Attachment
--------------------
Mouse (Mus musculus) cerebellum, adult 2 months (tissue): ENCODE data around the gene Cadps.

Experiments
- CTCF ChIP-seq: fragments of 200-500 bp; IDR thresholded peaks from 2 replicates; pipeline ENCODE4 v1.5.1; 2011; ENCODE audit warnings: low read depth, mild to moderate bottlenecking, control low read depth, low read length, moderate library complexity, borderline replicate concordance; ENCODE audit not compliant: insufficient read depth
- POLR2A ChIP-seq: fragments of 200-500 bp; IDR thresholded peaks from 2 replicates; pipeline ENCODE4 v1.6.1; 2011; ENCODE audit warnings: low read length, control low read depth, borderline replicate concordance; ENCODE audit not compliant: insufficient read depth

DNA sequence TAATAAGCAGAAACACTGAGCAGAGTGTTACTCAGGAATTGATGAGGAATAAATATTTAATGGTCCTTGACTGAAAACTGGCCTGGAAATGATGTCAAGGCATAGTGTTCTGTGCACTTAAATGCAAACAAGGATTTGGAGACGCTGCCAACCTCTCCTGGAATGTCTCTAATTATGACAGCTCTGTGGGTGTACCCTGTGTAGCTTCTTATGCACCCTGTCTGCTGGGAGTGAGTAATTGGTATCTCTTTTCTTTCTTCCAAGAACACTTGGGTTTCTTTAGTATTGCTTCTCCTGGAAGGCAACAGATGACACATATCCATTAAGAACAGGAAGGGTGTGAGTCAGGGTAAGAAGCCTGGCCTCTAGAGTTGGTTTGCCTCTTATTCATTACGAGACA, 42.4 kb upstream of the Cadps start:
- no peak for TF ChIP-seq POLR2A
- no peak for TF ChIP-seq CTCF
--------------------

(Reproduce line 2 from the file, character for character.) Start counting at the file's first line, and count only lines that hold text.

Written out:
Experiments